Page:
Politics & Policy

The Moore Ascendency

The unbearable Michael M.

Watching the delegates boo Michael Moore the other night–so ubiquitous is he that Deep, Deep Red State conventioneers now instantly recognize him, like they would Jesus Christ Superstar–I recalled that there was a time, once, when Moore was an outsider, a firebrand, a scrappy, unkempt little (if large) guy battling The System armed with nothing but a cheapo camera, a $10 special-effects budget and a penchant for asking annoying questions. Today, he’s a trademarked, lawyered-up bona fide brand, a shill, a paid jester, a cult Hate Figure (like Ann Coulter), a token, an icon. The cap, the bulge, the beard, the baggy jeans, that T-shirt: It all comprises a self-constructed, market-researched Mike the Maverick who doesn’t exist anymore.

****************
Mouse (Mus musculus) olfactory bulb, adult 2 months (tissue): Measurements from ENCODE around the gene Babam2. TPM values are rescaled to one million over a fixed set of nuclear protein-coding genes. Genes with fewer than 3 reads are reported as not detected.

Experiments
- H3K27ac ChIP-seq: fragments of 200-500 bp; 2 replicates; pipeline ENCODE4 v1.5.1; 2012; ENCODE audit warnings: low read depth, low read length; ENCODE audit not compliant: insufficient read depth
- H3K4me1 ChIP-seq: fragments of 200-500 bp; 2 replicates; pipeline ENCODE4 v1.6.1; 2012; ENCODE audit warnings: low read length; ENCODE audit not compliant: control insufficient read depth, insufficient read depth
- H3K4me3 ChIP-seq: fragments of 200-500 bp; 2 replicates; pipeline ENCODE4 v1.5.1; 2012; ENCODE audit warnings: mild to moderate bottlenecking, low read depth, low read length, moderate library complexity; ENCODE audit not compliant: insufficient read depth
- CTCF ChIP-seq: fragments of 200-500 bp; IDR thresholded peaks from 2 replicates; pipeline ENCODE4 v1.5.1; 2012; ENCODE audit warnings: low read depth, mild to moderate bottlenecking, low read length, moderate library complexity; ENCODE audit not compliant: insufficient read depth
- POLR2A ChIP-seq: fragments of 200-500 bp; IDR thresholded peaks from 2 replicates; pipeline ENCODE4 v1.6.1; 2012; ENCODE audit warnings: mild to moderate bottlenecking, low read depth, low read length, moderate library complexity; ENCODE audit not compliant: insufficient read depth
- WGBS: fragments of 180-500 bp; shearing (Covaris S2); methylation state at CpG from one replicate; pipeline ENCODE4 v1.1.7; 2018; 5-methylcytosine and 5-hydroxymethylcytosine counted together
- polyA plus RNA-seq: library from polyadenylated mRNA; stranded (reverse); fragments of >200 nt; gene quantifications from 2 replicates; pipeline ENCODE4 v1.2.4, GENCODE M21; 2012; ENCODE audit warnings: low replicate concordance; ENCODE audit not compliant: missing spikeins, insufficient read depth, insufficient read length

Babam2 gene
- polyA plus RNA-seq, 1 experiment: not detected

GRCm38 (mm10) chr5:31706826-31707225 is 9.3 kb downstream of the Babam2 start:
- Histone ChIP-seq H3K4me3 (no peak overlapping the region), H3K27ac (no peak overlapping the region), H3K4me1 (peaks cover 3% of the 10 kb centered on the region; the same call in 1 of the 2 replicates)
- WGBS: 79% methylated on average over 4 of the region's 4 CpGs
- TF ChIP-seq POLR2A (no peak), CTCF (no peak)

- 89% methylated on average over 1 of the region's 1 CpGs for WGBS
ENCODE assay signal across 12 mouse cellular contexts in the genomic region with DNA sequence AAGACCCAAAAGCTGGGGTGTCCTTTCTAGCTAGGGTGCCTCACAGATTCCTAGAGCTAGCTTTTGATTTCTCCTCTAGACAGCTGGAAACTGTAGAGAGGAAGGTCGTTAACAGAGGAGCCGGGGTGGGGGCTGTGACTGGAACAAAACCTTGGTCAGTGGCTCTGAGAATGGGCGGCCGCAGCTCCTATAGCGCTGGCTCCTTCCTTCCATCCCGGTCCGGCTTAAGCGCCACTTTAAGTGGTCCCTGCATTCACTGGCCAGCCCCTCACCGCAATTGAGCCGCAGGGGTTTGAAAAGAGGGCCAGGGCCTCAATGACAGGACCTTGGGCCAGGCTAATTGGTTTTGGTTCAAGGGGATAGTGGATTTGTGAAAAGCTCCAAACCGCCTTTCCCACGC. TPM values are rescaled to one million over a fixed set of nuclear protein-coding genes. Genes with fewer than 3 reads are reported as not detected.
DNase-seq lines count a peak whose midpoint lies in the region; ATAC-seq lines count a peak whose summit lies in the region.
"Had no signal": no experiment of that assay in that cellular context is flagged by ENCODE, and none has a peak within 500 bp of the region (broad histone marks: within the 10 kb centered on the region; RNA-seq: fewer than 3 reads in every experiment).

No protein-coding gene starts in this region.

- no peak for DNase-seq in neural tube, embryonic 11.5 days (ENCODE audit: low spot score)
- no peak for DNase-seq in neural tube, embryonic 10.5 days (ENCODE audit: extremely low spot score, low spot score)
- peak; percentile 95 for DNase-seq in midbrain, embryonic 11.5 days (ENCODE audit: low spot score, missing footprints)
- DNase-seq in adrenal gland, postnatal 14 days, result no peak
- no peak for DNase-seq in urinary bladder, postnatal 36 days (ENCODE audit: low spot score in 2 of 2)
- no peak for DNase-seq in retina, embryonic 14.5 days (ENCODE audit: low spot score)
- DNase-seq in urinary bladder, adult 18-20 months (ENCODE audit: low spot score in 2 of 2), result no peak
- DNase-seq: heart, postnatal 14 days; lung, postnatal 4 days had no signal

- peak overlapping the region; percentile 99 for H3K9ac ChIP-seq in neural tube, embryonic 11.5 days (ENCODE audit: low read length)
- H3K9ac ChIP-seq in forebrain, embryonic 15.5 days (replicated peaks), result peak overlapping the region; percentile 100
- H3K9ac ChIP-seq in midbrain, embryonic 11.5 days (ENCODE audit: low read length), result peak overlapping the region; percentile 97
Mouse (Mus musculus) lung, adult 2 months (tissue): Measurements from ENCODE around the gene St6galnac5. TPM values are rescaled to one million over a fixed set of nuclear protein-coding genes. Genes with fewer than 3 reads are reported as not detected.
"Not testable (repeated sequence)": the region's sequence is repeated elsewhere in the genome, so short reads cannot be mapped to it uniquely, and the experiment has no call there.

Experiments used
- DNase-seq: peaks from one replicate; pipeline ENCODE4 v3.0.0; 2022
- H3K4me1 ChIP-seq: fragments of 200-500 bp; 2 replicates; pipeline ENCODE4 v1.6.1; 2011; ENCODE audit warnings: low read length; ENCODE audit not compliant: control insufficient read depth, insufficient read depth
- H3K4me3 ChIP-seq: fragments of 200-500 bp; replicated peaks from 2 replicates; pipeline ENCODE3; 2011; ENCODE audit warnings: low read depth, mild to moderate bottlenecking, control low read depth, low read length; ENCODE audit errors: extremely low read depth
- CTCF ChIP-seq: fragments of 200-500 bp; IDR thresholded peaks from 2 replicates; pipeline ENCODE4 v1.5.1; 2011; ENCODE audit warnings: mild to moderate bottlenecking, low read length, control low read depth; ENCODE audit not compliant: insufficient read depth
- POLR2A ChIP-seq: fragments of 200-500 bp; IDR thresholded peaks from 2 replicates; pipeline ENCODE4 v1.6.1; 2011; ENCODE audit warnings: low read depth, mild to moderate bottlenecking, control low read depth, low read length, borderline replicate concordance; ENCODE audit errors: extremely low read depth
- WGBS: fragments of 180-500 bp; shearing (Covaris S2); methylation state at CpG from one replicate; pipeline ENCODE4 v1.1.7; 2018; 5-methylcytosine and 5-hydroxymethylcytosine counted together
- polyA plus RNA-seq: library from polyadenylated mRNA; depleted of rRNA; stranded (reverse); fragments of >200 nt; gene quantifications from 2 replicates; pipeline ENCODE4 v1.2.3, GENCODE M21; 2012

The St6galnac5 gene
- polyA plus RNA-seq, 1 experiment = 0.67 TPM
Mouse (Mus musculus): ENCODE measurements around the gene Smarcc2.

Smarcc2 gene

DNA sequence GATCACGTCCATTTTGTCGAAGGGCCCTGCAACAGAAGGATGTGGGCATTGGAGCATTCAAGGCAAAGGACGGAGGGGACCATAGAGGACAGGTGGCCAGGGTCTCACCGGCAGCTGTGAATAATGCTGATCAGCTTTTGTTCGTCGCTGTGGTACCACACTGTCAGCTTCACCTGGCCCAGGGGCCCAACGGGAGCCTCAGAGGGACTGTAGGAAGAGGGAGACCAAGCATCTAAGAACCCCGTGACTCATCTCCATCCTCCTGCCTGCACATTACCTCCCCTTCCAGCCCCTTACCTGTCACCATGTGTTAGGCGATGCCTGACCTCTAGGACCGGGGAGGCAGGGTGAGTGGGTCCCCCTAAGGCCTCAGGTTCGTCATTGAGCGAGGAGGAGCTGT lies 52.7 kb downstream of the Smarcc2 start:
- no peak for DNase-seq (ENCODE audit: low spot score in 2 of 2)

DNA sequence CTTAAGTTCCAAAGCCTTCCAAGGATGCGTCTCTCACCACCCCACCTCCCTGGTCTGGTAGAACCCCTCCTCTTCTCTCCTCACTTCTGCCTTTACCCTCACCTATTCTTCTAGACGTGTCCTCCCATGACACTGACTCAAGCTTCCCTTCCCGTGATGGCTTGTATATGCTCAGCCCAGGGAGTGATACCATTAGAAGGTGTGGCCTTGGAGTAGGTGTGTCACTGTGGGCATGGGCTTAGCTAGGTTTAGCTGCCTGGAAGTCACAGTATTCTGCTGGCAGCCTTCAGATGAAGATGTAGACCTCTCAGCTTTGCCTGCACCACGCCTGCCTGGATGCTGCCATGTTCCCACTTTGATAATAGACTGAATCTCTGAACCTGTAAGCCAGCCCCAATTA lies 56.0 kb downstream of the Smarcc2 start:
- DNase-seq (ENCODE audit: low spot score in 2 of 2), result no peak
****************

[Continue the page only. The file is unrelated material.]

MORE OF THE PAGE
He’s a calculatingly out-there insider, a court Jew, the kind of man who’s invited to fashionable parties because he adds an exotic frisson to the otherwise white-bread proceedings. He’s a celeb, with a proper P. Diddy entourage and a predilection towards chronic, rude lateness. Having switched from Ralph Nader to John Kerry–smooth move, buddy–he’s made himself acceptable as a columnist–whose copy, I suspect, is heavily edited in-house for style, grammar, logic, etc., judging by what I’ve read of his undoctored writing–for USA Today, a paper keenly attuned to the sensibilities of Middle America in everything from its middlebrow book reviews to its bourgeois Money section to its determinedly inoffensive policy of printing editorials arguing against its own line. (I say all this, by the way, as a compliment). He shared top billing with the Democratic aristocracy at the Boston convention; but then ostentatiously slummed it, in a sort of Boston-Brahmin way, by taking his natural place of honor at the head of Sunday’s New York protest. Nevertheless, as The New York Observer noticed, “with about a dozen blocks to go, Mr. Moore’s people whisked him away into Maui Tacos on 5th Ave. A security guard blocked the entrance to the director’s hideout.” Yes, heaven forbid that the Earl of Flint be obliged to associate with the proles. For those who remember the Moore of Roger and Me, even of TV Nation, it’s amazing to hear that he now has “people” insulating him from mavericks with cheapo cameras, $10 special-effects budgets and a penchant for asking annoying questions. Indeed, “according to Mark Benoit, Moore’s spokesman, it took Moore and his group almost 45 minutes to get through security checkpoints [at Madison Square Garden] because of the throng of reporters and television cameras that followed him.” Zounds! He’s bigger than Jesus!